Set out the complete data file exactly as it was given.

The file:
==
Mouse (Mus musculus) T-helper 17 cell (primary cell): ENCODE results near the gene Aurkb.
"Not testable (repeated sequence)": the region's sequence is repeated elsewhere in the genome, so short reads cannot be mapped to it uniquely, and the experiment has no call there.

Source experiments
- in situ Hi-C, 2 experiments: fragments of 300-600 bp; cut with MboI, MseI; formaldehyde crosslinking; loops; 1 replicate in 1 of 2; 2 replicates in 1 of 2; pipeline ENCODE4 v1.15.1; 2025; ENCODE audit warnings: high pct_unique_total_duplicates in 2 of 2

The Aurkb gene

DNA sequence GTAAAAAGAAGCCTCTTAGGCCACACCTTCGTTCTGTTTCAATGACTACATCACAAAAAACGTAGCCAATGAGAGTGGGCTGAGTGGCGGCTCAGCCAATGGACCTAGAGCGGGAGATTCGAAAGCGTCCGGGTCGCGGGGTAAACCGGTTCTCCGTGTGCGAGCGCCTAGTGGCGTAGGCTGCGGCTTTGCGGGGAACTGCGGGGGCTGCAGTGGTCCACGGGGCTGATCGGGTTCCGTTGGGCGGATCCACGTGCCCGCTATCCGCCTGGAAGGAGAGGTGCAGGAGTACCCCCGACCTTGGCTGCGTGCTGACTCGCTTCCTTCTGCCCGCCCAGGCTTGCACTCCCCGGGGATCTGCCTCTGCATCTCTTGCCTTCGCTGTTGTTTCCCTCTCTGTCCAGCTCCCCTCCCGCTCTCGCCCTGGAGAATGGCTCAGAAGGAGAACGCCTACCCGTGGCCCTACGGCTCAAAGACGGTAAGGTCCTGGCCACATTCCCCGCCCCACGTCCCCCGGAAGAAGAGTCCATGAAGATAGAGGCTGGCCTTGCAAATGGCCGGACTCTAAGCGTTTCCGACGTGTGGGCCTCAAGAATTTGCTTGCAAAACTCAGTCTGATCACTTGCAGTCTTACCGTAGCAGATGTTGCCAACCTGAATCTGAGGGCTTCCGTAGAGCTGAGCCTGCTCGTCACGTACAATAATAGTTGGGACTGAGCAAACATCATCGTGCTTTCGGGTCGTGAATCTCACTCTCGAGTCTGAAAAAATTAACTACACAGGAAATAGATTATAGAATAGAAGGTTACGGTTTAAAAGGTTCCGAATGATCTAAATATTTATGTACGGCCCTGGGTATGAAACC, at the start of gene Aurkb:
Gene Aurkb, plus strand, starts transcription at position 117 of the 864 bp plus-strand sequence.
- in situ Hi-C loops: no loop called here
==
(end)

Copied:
Mouse (Mus musculus) T-helper 17 cell (primary cell): ENCODE results near the gene Aurkb.
"Not testable (repeated sequence)": the region's sequence is repeated elsewhere in the genome, so short reads cannot be mapped to it uniquely, and the experiment has no call there.

Source experiments
- in situ Hi-C, 2 experiments: fragments of 300-600 bp; cut with MboI, MseI; formaldehyde crosslinking; loops; 1 replicate in 1 of 2; 2 replicates in 1 of 2; pipeline ENCODE4 v1.15.1; 2025; ENCODE audit warnings: high pct_unique_total_duplicates in 2 of 2

The Aurkb gene

DNA sequence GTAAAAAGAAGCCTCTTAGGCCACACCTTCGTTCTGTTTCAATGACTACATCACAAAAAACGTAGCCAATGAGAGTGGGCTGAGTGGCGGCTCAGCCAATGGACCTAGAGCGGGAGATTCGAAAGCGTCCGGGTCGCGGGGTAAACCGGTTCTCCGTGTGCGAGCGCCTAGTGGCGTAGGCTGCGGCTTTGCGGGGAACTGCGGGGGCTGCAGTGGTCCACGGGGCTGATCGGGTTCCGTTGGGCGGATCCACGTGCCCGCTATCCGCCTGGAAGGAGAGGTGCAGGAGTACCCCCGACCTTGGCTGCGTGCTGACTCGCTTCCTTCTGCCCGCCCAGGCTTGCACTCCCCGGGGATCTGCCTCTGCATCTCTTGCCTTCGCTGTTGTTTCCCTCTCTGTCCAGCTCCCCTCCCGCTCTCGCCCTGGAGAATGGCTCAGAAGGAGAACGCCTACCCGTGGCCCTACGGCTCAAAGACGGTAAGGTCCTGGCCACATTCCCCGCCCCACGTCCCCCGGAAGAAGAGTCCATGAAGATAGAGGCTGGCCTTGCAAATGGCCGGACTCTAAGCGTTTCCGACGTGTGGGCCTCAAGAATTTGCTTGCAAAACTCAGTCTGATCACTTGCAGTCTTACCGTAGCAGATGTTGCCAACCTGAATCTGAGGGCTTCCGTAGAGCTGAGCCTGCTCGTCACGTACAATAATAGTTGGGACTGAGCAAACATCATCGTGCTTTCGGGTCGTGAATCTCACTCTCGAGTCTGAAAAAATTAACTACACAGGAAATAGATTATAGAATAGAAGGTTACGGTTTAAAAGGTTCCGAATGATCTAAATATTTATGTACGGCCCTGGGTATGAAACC, at the start of gene Aurkb:
Gene Aurkb, plus strand, starts transcription at position 117 of the 864 bp plus-strand sequence.
- in situ Hi-C loops: no loop called here